Online Education (Courses, Masters, Doctorate): Transport and Logistics in Africa

African Economic Integration. Online Education (Courses, Masters, Doctorate)

Sample:
Custom Union - Common Market for Eastern and Southern Africa COMESA

Trade Facilitation Programs. TFA Agreement. Online Education (Courses, Masters, Doctorate)

Sample:
Port of Mombasa, Kenya. Gateway to Burundi, the Democratic Republic of the Congo, Ethiopia, Rwanda, Sudan, South Sudan, Somalia, and Tanzania (Maritime Transport Course)

African Instituions (AU, AFDB, AUDA-NEPAD, UNECA) Online Education (Courses, Masters, Doctorate)

Sample:
Bhimji Depar Shah, Kenyan Businessman (Master Business Kenya) Bidco Group (largest Kenyan Conglomerates)

The Republic of Kenya

  1. Borders of Kenya: Ethiopia, Somalia, Tanzania, Uganda and South Sudan;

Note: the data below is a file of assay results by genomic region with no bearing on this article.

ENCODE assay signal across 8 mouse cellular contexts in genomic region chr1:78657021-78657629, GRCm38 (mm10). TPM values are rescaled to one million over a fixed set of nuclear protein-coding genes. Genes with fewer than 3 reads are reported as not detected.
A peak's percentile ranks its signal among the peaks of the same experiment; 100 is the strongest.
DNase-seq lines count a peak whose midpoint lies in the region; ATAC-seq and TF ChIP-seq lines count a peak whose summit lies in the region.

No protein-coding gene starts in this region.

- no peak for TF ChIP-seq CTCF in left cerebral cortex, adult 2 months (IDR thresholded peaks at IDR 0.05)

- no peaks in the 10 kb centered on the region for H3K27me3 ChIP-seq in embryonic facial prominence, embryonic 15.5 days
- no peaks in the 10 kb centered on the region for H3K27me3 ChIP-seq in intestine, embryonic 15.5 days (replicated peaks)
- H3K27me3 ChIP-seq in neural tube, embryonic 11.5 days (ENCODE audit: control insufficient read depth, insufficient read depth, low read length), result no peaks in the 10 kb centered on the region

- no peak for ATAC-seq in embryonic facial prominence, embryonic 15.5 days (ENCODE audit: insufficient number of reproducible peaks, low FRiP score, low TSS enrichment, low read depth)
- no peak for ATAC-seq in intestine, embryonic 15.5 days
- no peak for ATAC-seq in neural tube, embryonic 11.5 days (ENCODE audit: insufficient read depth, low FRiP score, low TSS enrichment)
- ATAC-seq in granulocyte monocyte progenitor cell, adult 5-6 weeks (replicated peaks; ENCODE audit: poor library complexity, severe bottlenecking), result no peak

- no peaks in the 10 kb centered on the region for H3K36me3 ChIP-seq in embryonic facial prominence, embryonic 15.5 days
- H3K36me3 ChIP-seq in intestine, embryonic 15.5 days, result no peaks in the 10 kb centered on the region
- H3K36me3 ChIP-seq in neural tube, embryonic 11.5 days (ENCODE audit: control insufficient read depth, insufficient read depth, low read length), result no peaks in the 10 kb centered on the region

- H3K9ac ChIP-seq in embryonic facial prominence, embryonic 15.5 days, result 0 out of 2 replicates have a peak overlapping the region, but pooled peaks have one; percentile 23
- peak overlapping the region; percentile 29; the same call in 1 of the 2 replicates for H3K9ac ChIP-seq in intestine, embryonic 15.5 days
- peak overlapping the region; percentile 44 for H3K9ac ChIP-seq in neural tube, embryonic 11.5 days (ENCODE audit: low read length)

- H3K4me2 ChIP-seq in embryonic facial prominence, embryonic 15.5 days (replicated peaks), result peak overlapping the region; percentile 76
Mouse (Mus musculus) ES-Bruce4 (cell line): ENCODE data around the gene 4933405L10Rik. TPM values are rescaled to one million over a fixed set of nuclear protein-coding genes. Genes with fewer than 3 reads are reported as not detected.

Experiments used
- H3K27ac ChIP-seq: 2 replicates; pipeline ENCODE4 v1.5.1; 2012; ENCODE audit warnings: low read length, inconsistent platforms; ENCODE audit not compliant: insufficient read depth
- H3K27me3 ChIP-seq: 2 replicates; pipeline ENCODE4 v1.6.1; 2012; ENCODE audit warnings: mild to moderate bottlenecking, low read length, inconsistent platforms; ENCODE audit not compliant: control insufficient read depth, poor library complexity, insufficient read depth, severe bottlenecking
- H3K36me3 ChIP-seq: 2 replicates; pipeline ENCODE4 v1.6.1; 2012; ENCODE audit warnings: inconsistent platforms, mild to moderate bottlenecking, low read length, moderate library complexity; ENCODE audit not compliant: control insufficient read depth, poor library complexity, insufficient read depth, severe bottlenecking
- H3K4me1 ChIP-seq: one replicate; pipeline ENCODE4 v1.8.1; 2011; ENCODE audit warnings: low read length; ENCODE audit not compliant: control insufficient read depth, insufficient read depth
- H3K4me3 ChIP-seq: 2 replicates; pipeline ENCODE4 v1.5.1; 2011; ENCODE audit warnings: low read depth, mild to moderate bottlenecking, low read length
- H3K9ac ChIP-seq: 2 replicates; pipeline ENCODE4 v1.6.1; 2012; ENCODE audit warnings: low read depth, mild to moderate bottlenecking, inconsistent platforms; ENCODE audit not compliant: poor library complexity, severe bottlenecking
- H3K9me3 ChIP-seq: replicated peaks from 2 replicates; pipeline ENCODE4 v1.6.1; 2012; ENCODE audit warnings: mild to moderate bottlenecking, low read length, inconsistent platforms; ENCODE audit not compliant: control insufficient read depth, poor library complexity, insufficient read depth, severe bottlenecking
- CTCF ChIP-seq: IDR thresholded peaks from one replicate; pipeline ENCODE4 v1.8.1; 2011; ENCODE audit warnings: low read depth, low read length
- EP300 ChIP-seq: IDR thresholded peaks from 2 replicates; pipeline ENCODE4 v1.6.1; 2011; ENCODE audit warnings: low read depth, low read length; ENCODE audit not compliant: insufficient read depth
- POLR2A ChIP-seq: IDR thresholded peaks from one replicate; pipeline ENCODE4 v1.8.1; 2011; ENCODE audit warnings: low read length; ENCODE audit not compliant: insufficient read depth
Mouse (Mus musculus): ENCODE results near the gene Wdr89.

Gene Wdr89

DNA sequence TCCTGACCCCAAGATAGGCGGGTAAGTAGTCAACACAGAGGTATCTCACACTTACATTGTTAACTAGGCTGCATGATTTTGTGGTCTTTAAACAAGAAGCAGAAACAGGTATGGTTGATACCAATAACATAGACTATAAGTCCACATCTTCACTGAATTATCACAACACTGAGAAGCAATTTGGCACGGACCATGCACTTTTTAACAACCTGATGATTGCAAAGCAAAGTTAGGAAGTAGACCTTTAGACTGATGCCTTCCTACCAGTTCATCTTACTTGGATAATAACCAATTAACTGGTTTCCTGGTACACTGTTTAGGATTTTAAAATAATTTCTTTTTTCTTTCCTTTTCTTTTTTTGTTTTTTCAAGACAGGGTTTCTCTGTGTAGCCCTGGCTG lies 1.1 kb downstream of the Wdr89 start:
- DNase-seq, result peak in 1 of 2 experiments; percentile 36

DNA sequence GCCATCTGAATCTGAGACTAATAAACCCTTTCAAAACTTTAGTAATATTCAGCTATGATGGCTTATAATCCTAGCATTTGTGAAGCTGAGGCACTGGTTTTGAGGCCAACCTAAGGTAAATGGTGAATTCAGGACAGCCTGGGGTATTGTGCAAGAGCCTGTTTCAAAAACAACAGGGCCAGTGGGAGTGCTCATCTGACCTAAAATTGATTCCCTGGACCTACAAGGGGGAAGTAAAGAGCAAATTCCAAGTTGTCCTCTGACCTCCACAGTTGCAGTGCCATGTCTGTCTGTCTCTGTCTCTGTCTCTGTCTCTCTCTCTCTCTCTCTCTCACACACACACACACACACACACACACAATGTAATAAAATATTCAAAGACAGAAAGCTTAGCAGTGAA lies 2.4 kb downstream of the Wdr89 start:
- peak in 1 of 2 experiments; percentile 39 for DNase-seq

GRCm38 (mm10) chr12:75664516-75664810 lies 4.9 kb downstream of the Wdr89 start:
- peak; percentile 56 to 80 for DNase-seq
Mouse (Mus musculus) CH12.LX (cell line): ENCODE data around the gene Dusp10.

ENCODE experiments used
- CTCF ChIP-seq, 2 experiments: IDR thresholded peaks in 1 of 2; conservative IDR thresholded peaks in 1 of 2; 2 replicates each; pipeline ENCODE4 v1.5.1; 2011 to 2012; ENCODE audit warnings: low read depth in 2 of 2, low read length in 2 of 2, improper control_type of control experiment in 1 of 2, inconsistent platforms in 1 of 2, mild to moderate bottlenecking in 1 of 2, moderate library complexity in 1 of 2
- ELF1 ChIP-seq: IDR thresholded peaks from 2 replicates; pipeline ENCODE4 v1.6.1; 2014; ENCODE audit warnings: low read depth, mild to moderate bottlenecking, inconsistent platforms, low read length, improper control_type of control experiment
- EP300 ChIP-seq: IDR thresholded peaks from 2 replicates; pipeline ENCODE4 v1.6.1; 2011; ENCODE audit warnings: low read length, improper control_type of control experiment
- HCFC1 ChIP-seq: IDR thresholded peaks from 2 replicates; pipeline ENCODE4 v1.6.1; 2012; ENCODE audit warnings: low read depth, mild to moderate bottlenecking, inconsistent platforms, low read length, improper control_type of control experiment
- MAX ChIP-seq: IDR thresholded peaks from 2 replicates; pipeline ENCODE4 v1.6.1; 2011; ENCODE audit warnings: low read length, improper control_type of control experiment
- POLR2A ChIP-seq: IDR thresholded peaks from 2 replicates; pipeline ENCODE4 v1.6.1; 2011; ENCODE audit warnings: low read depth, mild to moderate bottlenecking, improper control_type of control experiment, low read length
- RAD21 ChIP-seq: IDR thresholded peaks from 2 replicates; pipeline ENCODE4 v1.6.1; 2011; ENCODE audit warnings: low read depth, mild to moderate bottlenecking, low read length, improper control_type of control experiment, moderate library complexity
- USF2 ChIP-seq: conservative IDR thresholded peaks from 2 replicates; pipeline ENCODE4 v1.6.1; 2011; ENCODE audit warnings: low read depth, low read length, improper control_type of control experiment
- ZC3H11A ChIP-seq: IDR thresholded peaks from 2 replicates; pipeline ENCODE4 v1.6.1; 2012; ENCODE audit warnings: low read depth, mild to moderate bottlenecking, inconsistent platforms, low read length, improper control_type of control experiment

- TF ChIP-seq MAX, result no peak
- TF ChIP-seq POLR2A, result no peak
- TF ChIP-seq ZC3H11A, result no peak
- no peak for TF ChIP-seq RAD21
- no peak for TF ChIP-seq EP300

2. Kenyan Population: 44 million people
    1. Bantu.
  3. Kenyan Area: 582,650 square kilometers;
  4. Capital of Kenya: Nairobi (4 million);
  5. The largest Kenyan cities: Nairobi, Mombasa, Kisumu, Nakuru, Eldoret, Kehancha, Ruiru;
  6. Official Languages of Kenya: English and Swahili;
  7. Currency: Kenyan shilling (KES);
  8. Government Type: Presidential Republic;
  9. Kenya became independent from the United Kingdom (December 1963);
  10. Abolition of Slavery in Kenya: 1907.

More information about Kenya (EENI African Business Portal).

Religions in Kenya:

  1. African Traditional Religions;
  2. Christians (83%)
    1. Protestant (48%);
    2. Catholic (23%).
  3. Islam (11%, 4 million people)